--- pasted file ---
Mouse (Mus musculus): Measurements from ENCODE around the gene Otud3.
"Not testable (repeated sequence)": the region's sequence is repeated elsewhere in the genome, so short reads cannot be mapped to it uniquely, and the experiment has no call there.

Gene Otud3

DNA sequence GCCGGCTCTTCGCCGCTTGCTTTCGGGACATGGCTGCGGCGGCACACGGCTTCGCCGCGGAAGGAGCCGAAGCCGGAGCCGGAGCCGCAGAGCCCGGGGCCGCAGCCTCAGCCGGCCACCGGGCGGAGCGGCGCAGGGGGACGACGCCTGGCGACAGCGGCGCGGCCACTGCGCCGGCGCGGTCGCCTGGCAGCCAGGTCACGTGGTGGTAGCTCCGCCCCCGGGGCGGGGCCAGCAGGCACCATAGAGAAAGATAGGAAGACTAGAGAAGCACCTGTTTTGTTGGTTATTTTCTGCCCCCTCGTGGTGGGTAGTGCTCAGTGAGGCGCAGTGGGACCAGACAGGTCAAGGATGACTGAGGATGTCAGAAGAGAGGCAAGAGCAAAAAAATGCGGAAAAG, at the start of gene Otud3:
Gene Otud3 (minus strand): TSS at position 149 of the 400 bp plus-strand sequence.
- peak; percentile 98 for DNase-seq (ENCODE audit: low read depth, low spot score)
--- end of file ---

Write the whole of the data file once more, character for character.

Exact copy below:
Mouse (Mus musculus): Measurements from ENCODE around the gene Otud3.
"Not testable (repeated sequence)": the region's sequence is repeated elsewhere in the genome, so short reads cannot be mapped to it uniquely, and the experiment has no call there.

Gene Otud3

DNA sequence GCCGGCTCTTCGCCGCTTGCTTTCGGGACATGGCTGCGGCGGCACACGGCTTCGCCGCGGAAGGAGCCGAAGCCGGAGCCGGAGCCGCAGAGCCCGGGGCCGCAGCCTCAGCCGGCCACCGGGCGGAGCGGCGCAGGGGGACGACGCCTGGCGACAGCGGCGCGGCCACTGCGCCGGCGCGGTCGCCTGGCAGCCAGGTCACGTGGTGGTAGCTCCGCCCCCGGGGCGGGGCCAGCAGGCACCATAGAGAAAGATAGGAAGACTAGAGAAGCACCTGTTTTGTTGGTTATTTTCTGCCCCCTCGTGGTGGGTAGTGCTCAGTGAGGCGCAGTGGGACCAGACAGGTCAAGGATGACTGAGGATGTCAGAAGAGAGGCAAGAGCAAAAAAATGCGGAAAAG, at the start of gene Otud3:
Gene Otud3 (minus strand): TSS at position 149 of the 400 bp plus-strand sequence.
- peak; percentile 98 for DNase-seq (ENCODE audit: low read depth, low spot score)